Goodbye 2018

Pretending to be done with you but still looking back from the corner of my eye

More to come in 2019 some day soon, I hope

henteco: Sweets in the Forest (actually Meguro)

Somewhere deep inside the neighbourhood of Meguro, Tokyo is a small cafe that makes a small number of small woodland creature-shaped cookies every day. And people come all the way here just for that! So I took cues and came early in the morning before they were all sold out.

henteco’s a tiny space and everything contained inside is right where they belong. Lots of wooden furniture, plant pots, cookies and cookbooks that teach you how to make said cookies.

It’s not even enough to get a parfait these days. You need a whole bear on top of it.

I really liked this raccoon. Unfortunately everyone else did too, so within twenty minutes of opening they were all sold out.

They also have normal food on the menu! Shaped like a bear again, but still relatively normal.

Otherwise they also have extremely normal, non-zoomorphic hot dishes.


This is their special animal basket, which got empty extremely fast. I had a fun time looking at each of them, but not so much choosing just one to take. I’d have taken them all if they didn’t each cost 400 yenBut make no mistake—they’re well worth it.

Comfort Food

Five minutes to November! It’s getting colder and I’m craving hot food. Or actually just food in general, because it’s been so busy ever since senior year started. Everything’s on my plate except good things to eat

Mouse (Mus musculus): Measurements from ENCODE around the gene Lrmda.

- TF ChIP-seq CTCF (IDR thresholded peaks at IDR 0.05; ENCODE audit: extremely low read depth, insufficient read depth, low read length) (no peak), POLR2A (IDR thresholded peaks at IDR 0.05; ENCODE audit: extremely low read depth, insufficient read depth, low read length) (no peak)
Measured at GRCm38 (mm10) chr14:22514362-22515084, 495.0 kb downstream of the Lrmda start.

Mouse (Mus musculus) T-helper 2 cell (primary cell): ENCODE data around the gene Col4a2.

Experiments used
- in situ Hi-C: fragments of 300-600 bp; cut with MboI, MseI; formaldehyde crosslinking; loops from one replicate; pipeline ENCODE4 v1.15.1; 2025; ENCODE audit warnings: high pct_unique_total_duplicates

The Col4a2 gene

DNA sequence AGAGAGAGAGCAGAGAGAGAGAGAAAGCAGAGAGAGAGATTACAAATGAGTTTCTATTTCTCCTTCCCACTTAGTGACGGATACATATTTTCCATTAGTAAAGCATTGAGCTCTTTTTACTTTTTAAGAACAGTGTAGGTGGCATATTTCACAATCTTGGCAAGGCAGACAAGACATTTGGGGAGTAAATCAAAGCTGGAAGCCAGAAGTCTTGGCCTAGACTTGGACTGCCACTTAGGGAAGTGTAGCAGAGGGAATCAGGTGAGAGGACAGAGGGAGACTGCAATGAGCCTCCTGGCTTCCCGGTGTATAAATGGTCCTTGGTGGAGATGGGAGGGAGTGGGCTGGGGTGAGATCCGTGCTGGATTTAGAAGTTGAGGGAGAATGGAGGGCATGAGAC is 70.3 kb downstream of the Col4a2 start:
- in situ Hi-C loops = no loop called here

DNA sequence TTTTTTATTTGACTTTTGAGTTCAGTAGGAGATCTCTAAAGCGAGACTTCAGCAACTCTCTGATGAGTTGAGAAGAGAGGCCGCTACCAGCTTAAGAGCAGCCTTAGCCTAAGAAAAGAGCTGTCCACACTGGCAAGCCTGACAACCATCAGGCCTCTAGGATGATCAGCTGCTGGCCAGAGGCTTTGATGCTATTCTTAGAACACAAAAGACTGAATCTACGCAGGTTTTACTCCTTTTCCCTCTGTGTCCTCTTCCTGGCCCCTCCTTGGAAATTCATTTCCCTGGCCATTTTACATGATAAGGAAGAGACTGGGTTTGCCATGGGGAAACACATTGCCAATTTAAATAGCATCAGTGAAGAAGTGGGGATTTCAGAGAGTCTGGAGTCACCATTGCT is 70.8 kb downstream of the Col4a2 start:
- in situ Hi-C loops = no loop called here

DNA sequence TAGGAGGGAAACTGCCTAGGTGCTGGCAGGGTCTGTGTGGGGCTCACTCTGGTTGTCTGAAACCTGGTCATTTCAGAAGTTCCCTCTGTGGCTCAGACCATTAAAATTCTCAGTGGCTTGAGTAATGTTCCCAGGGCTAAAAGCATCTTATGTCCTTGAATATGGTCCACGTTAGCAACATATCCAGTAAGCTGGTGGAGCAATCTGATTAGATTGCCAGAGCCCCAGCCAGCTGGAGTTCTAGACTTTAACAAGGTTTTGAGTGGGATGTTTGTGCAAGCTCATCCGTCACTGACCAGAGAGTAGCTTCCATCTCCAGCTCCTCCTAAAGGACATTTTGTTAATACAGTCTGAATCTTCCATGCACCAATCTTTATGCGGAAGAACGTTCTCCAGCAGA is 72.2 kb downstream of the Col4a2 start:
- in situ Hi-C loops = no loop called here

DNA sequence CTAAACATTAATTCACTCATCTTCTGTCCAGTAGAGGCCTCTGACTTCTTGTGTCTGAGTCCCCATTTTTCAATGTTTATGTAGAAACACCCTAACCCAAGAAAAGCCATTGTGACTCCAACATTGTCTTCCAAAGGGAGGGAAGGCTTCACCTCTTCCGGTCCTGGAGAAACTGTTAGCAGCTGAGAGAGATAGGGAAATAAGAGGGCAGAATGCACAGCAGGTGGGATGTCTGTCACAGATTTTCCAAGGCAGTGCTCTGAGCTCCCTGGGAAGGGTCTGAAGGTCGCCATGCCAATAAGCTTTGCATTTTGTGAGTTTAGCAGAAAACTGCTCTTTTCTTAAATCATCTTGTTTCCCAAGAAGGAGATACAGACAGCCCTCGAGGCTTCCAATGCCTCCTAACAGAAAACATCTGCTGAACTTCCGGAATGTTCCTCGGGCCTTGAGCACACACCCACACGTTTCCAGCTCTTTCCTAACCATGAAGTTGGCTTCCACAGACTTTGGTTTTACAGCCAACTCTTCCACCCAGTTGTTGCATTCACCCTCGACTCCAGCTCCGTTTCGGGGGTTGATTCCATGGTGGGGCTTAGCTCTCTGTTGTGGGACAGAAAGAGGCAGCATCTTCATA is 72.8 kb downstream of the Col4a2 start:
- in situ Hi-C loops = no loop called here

I promise I’ll post something proper again soon! Summer was great and I have tons of places I want to show, so I’m going to jump back into the swing of things here real soon. That’s an onigiri lunch I had at a cafe in Omotesando a month or two ago, and I remembered how great it was just sitting in a cosy cafe eating a homemade meal.

It doesn’t always have to be whole meals either—sometimes it’s the tiny things like this ice cream I found in my supermarket that makes my day a little better.

Kanazawa in Summer

There’s a typhoon going on outside my window as I write this right now.

I went to Kanazawa in August, right in the middle of the summer when the heat wave was going strong in Japan. I remember wondering when this scorching torture would ever end, but I guess we’ve segued right into another kind of extreme weather. Anyway, Kanazawa was incredible all the same

It was my first time in Kanazawa, and my first time taking the night bus too. The bullet train was three times more expensive so we took the overnight bus, which only cost us ¥3000 and our backs and shoulders. Kanazawa’s a seven-hour trip from Tokyo, and we arrived at dawn when no one was around.

Actually no one’s really around Kanazawa in general. We decided to come here only because we figured Kyoto would be too crowded with tourists and so went with our second choice. Sorry Kanazawa, you come first in our hearts now

Our first stop was Higashi Chaya District, which is one of the better known places in this city. You’d think a famous spot like this would be packed, but not a single person was there! So we took our time taking pictures (and it was 7am, so we had lots of time).

It was great that the town was super empty and all, but the only thing was that all the stores were closed. We went around and around looking for breakfast and finally found this one cafe where we got ourselves a pile of fat fluffy pancakes.

One sweet thing led to another, and I got the famous gold leaf ice creamJust going to go ahead and add more sparkles in there. It was dazzling.

Quite possibly my favourite view—this one random hill in the middle of Kanazawa filled with old Japanese houses. I just really, really liked looking from the top of the slope at the landscape below.

Except it had a seriously steep climb.

Cooling down with some icy ramune soda

We also managed to get into the 21st Century Museum, which was so packed that we couldn’t even get in the first day we went. It took us the second try and a good half-hour head start before the place actually opened. But we made it in and got the money shot! Which in this case translates to the one shot that everyone is paying to enter and take in their famous swimming pool exhibit.